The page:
Selecting “Devices” 140 b will take the user to the screen 330. This screen displays the user's devices, such as “TV”, “DVD player”, “Receiver” etc. Once again, the information may be distributed across multiple pages. This screen 330 can be used by the user to individually control any one of his various devices. Here, the soft button 140 a is again configured to take the user back to the “Activities” screen 310, while the other soft button 140 b is not usable and so is not visible. In other embodiments, soft buttons 140 a-d provide different visual cues to the user when they are not usable, such as those discussed with reference to FIG. 5.

Referring again to 310, selecting any activity will further lead to choices relating to that activity. For instance, FIG. 4A shows some screens the user can go to from the “Activities” screen 310 in one embodiment of the present invention. If the user selects the “Watch TV” activity, functions relating to the “Watch TV” activity are visible. In one embodiment, the user will be taken either to commands screen 410, or favorites screen 420, depending on the page setup by the user as the default. In screen 410, various commands/functions can be seen, which include “Display”, “Aspect”, “Stereo”, “PIP On”, “PIP off”, and “PIP Swap”. It is to be noted that in one embodiment, the particular functions displayed depend on the user's configuration of the home entertainment system using the configuration web-site, and can depend on various factors, such as the particular devices added to the account. As mentioned above, there can be more than one page displaying such functions, and the next page can be accessed, in one embodiment, by using soft button 140 d.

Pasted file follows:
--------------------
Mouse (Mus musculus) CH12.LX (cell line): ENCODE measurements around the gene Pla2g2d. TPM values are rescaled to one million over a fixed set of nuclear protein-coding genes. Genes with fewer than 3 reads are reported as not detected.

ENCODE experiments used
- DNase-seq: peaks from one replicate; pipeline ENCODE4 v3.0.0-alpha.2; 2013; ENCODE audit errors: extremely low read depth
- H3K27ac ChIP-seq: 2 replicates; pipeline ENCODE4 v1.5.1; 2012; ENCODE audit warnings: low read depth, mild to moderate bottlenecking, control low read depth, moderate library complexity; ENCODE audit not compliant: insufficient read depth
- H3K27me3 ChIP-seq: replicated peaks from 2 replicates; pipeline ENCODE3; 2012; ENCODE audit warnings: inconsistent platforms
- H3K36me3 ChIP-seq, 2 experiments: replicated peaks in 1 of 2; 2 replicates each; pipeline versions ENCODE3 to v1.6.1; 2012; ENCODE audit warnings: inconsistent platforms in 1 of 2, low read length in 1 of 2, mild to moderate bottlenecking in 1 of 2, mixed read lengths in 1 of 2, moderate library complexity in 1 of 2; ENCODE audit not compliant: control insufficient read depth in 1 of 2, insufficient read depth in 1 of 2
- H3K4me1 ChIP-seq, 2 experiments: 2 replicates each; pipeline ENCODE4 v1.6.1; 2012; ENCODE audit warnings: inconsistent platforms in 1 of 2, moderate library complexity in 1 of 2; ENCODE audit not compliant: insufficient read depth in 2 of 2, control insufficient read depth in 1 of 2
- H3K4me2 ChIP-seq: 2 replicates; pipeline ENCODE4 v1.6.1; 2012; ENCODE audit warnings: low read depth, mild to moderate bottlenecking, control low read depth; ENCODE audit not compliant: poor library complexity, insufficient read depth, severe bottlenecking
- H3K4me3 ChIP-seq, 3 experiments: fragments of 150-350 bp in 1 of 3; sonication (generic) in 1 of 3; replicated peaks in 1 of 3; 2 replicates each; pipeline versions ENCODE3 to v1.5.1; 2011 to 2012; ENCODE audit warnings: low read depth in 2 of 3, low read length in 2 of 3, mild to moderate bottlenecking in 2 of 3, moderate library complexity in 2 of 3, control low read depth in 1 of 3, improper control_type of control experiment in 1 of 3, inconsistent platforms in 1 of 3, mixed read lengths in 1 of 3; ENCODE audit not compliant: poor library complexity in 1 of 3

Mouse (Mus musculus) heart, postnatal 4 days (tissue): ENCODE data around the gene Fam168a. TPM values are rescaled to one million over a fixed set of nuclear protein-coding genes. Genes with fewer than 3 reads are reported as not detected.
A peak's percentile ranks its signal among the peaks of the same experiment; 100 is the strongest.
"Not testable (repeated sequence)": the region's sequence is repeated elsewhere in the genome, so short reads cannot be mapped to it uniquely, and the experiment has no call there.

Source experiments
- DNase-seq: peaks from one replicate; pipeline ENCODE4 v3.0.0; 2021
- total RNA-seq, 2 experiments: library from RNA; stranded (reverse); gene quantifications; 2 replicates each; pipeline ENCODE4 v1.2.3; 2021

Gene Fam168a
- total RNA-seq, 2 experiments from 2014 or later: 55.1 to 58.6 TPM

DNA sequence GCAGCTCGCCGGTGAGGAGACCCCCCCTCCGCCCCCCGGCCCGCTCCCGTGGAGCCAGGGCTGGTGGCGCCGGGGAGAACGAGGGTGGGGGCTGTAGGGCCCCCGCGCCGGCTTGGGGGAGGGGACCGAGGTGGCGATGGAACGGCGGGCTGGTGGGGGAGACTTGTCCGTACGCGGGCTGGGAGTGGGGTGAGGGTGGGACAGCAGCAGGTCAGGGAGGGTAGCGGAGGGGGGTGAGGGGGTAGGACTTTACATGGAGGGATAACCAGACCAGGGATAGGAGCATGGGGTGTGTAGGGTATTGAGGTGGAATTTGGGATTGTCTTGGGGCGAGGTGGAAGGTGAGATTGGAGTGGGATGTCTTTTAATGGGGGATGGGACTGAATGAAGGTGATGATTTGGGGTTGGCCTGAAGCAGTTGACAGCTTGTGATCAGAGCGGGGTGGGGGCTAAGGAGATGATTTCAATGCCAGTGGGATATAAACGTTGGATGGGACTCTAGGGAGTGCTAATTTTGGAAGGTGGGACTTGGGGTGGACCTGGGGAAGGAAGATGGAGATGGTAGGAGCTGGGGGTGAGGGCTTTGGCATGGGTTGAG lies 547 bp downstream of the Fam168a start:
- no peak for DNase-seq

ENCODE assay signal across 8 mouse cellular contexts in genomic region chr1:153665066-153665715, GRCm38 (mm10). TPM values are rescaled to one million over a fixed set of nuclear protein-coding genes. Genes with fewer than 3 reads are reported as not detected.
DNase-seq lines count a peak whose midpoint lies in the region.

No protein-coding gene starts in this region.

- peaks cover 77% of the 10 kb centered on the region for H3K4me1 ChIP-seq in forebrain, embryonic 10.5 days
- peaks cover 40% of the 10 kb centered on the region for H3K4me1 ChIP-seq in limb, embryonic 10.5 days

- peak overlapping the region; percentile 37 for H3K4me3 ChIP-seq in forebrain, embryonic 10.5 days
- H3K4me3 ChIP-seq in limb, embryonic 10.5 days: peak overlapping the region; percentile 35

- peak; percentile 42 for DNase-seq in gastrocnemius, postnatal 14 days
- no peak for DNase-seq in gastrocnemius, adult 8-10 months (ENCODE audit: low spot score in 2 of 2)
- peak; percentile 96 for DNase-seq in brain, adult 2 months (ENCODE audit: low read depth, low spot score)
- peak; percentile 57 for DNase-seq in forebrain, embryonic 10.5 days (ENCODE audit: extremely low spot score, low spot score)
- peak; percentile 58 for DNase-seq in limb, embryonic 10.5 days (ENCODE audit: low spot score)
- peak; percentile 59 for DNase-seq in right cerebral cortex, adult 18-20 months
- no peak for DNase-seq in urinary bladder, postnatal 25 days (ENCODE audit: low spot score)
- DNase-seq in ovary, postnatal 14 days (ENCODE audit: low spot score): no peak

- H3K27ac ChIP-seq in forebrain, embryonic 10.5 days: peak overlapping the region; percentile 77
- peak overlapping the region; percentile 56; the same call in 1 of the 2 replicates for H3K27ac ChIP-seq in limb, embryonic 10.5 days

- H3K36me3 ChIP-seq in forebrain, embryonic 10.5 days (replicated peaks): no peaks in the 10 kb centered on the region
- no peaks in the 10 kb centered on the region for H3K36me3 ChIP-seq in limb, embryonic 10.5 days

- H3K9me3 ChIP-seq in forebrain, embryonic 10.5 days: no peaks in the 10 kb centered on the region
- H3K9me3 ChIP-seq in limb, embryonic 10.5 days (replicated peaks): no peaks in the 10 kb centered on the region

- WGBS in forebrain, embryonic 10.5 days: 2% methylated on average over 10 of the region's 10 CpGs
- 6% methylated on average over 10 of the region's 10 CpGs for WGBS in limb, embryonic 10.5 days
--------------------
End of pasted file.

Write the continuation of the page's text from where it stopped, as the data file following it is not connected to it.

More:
Soft button 140 a is labeled “Favorites” in screen 410, and selecting that button will show the favorite channels selected by a user in accordance with an embodiment of the present invention. This can be seen on screen 420. As mentioned above, screen 420 can also be accessed directly from screen 310 in accordance with an embodiment of the present invention. Screen 410 can be reached from screen 420 by clicking on the “Commands” soft button 140 a. It can be seen from FIG. 4A that selecting the “Devices” soft button 140 b on both screens 410 and 420 takes the user to the devices screen 330. In one embodiment, screen 330 in this case has a “Watch TV” soft button 140 a, which will take the user to screen 410 or screen 420 depending on the user's default setup.

In one embodiment, if the user has no favorites selected, then the soft button 140 a will not be usable and/or visible in screen 410. In one embodiment, the soft button 140 a will be different depending upon which activity is selected. For instance, if the activity selected is “Play CDs”, the soft button 140 a is labeled “Disks” in one embodiment if a multi-disc player is part of the user's entertainment system. If the user only has a single disc CD player, then the button 140 a is not usable/visible. More generally, in accordance with embodiments of the present invention, the function and appearance associated with a soft button depends on the context which includes several factors such as the mode the user is in (e.g., activities mode, device mode, options mode, etc.), the specific screen the user is in, the way the user's home entertainment system is set up and so on.

In one embodiment, there are pre-defined rules for the functionality that will be associated with the soft button. For instance, a rule could be implemented where the right soft button 140 b is always “Devices” on any page under “Activities”. The left soft button 140 a could be context-dependent as described above. Another example of a rule that could be implemented is that for a “Device” page, the left soft button 140 b displays the label that will return the user back to the previous screen displayed, as can be seen on 420.

It will be obvious to one of skill in the art that various context-specific buttons and/or precedence rules can be implemented in accordance with embodiments of the present invention.